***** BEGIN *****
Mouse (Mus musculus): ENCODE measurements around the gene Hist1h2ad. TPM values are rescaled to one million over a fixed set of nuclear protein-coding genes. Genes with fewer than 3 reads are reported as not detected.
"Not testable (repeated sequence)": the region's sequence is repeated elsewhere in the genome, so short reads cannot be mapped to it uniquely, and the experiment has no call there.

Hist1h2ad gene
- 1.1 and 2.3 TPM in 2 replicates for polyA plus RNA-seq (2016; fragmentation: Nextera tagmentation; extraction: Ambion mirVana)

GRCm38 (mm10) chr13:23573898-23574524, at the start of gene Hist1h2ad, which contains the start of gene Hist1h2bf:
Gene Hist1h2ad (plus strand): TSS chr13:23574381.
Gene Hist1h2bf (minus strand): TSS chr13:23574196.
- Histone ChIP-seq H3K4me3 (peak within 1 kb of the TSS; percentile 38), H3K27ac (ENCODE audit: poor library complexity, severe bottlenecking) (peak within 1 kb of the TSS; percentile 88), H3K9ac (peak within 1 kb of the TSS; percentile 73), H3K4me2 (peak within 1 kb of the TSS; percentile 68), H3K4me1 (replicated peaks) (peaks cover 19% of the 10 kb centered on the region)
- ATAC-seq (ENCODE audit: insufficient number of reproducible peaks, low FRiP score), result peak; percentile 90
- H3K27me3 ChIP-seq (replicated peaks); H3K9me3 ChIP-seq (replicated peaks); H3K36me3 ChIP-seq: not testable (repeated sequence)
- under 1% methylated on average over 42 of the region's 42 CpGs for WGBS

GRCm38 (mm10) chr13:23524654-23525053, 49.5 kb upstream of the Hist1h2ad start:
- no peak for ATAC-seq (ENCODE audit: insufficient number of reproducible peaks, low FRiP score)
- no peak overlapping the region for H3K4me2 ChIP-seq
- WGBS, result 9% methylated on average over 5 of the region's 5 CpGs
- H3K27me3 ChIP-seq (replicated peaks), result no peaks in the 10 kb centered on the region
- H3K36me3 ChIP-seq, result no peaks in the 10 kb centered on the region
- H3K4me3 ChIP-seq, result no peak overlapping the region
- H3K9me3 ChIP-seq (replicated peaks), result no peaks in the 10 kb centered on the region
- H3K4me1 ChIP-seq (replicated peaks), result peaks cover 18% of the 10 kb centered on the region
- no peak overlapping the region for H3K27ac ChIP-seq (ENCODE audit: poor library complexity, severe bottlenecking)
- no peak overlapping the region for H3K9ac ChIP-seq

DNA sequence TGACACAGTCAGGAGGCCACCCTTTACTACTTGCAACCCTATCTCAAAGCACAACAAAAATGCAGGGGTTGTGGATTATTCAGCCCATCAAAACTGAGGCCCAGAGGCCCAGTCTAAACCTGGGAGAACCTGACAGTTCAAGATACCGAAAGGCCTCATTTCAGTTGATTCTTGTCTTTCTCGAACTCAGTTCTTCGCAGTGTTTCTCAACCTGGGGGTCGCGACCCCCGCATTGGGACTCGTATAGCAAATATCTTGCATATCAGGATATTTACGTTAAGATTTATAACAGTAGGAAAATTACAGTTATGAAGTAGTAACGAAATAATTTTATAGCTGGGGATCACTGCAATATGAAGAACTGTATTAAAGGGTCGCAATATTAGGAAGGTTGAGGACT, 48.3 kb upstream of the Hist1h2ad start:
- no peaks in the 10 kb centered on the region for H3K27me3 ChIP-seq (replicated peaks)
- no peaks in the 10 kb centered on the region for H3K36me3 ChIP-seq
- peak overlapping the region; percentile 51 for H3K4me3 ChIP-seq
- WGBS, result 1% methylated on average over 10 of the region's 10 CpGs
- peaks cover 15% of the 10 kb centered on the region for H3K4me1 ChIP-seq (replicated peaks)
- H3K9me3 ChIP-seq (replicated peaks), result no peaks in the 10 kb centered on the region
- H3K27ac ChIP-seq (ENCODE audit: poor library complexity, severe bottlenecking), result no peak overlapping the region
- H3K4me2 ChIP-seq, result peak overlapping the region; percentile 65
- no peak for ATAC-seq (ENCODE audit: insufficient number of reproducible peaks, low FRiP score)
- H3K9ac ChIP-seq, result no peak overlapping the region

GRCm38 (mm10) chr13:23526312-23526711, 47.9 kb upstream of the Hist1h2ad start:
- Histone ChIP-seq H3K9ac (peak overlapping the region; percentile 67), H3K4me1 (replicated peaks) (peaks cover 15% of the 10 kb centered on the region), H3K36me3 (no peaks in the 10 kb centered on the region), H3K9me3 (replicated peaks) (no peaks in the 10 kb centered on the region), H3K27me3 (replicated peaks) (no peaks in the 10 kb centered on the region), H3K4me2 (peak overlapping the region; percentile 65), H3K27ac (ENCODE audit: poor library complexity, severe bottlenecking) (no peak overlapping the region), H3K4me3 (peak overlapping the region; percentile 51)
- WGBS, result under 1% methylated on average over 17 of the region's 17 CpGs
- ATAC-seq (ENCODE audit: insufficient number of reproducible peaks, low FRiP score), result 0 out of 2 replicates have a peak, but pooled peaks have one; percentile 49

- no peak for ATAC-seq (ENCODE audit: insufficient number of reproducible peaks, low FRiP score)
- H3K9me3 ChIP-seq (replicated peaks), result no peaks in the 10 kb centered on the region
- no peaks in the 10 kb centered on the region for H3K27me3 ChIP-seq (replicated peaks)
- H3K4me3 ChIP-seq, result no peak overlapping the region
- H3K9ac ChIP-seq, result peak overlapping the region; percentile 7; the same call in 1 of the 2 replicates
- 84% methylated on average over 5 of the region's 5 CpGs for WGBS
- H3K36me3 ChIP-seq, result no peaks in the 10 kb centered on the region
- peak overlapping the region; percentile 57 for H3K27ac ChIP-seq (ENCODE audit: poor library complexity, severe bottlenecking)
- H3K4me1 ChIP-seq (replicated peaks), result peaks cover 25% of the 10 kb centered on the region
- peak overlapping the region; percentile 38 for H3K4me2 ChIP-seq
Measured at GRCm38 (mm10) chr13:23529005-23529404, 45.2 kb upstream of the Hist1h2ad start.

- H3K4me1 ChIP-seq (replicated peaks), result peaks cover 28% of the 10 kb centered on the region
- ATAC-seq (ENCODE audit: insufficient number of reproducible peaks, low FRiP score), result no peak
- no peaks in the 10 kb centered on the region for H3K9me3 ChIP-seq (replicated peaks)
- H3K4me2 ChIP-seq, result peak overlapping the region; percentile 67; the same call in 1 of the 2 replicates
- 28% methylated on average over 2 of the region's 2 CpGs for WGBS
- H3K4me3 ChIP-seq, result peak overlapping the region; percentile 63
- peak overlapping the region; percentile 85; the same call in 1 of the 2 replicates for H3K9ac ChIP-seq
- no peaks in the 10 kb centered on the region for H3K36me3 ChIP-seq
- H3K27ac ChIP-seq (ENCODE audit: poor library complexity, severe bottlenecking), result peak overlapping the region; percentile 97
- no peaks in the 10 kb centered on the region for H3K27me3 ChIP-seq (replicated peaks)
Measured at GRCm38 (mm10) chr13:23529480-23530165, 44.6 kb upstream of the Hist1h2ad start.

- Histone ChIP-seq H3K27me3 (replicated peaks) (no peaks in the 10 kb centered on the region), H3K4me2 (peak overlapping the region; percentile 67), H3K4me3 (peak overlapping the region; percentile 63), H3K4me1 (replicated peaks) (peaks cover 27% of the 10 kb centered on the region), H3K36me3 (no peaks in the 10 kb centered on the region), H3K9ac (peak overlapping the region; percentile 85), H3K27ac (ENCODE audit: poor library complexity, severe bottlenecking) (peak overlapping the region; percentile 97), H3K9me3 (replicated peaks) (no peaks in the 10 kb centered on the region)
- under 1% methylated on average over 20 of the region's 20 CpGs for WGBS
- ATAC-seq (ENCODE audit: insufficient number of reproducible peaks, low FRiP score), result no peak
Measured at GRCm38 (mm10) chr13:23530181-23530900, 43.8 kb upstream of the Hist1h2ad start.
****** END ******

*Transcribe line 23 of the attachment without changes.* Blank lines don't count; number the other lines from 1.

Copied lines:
DNA sequence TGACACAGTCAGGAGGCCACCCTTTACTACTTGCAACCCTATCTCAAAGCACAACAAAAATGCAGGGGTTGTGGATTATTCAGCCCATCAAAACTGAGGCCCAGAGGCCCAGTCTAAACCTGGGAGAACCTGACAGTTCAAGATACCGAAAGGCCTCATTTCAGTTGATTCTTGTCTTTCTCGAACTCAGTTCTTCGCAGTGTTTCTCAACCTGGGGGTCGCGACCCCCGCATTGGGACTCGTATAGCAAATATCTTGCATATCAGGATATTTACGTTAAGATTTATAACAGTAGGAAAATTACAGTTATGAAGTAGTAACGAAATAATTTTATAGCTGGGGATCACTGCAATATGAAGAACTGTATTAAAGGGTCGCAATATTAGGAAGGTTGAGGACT, 48.3 kb upstream of the Hist1h2ad start: